Series connection and its application in solar power systems

series connection

Series connection is one of the fundamental configurations in circuits, which is widely used for its characteristics and the benefits it offers. In this article, we will show you the most prominent aspects of this circuit connection.

With respect to the latter, it is important to note that such a connection can be used for both load and energy source configurations. We invite you to read our article on parallel connection, which is the counterpart to the series connection.

In this post, we will focus on series connection in the context of electrical power sources and its basic applications in solar power systems. Let’s get started!

Series configuration in DC electricity

In this connection, the positive terminal of one element is connected to the negative terminal of the next element. This way, the same current flows throughout the circuit, and the voltages add up.

Below, we present this connection and its characteristics graphically:

Series connection of energy sources

So, from this image, we can deduce the following regarding voltage:

VT = V1 + V2 + V3

Use of series connection

Series connection is used when, for any reason, a higher output voltage equal to the sum of the sources is desired, without increasing the power. It’s important to note that it’s recommended for all sources to be equal.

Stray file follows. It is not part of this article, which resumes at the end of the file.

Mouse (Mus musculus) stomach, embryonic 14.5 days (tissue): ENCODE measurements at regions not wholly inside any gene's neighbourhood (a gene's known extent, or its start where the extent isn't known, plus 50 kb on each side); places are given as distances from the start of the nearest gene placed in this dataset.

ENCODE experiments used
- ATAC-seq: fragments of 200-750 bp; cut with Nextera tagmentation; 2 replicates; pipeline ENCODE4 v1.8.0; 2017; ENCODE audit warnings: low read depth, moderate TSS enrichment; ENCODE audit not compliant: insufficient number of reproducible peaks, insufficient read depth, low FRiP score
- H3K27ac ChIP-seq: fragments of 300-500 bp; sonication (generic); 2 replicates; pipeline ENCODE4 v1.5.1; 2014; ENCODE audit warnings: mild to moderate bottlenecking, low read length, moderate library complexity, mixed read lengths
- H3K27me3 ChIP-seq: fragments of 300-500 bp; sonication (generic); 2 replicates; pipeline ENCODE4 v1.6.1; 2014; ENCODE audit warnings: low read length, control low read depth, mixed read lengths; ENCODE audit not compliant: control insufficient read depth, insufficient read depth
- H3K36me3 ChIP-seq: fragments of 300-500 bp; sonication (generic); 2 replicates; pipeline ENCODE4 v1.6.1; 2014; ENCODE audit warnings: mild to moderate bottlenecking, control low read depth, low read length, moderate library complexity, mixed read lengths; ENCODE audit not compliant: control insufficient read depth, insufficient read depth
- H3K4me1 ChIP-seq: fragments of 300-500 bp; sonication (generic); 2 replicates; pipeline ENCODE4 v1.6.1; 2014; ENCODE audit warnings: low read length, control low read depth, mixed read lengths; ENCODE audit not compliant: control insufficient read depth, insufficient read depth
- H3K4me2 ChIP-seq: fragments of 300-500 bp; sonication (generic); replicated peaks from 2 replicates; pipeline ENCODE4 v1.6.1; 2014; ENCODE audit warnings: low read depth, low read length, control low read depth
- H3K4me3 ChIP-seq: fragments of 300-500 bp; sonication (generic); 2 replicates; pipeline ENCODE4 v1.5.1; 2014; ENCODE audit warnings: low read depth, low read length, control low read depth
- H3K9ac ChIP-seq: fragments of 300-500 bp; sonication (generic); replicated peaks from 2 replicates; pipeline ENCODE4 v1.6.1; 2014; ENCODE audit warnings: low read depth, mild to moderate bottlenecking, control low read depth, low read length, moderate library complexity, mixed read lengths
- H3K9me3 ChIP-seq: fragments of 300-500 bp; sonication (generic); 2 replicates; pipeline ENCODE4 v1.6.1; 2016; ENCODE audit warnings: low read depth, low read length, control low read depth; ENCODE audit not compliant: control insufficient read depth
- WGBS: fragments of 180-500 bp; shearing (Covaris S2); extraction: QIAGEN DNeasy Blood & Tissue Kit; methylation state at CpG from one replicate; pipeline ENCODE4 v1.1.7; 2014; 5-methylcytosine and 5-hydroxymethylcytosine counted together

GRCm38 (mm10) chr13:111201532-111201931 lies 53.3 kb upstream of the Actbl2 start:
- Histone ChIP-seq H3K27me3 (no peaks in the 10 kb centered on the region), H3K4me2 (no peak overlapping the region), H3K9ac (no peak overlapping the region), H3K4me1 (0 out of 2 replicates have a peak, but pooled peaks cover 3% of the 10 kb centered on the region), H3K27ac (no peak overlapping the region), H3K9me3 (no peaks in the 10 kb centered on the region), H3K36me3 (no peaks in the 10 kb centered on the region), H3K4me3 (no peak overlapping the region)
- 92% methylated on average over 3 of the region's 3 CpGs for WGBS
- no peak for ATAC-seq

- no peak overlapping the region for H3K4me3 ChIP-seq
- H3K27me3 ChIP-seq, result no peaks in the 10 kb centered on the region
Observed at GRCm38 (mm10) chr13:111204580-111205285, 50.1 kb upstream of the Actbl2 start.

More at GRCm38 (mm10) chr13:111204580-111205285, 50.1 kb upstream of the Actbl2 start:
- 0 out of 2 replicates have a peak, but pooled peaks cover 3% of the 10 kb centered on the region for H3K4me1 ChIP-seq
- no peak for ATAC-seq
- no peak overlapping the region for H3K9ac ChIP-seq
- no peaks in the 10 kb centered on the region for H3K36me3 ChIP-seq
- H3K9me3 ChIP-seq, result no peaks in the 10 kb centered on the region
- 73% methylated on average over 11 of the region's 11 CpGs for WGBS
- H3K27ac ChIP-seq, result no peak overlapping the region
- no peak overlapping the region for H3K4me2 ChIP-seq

In cases where you have multiple devices that operate at a voltage higher than the individual available sources. You can create a series connection using the required number of DC power sources to achieve the desired voltage.

It’s important to remember that with this distribution method, the current remains constant. One common use of this type of connection is to create battery banks. For example, by connecting 12 cells of 2 Vdc each in series, you can form a battery bank of 24 Vdc

Operation of the series connection in photovoltaic systems

As it is well known, when the photovoltaic system exceeds 3000 W, it is recommended for efficiency reasons that it operates at 24 Vdc. However, if your system is installed with less than 300 W, you are probably using 12 Vdc solar panels.

Given the above, what can you do? You could consider two solutions:

  • Replace the 12 Vdc solar panels with 24 Vdc panels, but this might be uneconomical.
  • Reconfigure the wiring by connecting the 12 Vdc solar panels in series with new 24 Vdc panels. Here’s a graphical representation of this proposal:
Combination of parallel and  series connection

As you can see from the figure above, if you make this series-parallel connection with the solar panels. You should also connect the batteries in series to obtain 24 Vdc and then add them, in turn, in parallel with the system.

Some additional notes

It is worth noting that you will hardly find a pure parallel or series connection in a photovoltaic system. Most of them are a combination of both, as shown above.

Now, regarding the use of batteries, in our post Batteries: everything you need to know we explain everything about them.

It is obvious that you will need to replace the inverter or adjust it to operate at 24 Vdc. So we recommend acquiring it with future expansion in mind.

In light of the above, we recommend our article Example of selecting a solar inverter based on DC input voltage, which is already published on energydcac along with other exciting articles.

Finally, as you can see, there are significant advantages to series connection in photovoltaic systems.

Did you find this post useful? If so, please let us know in the comments. If something is unclear, do not hesitate to contact us, and we will be happy to assist you. Until next time!

We bring you a video on the series and parallel connection of solar panels

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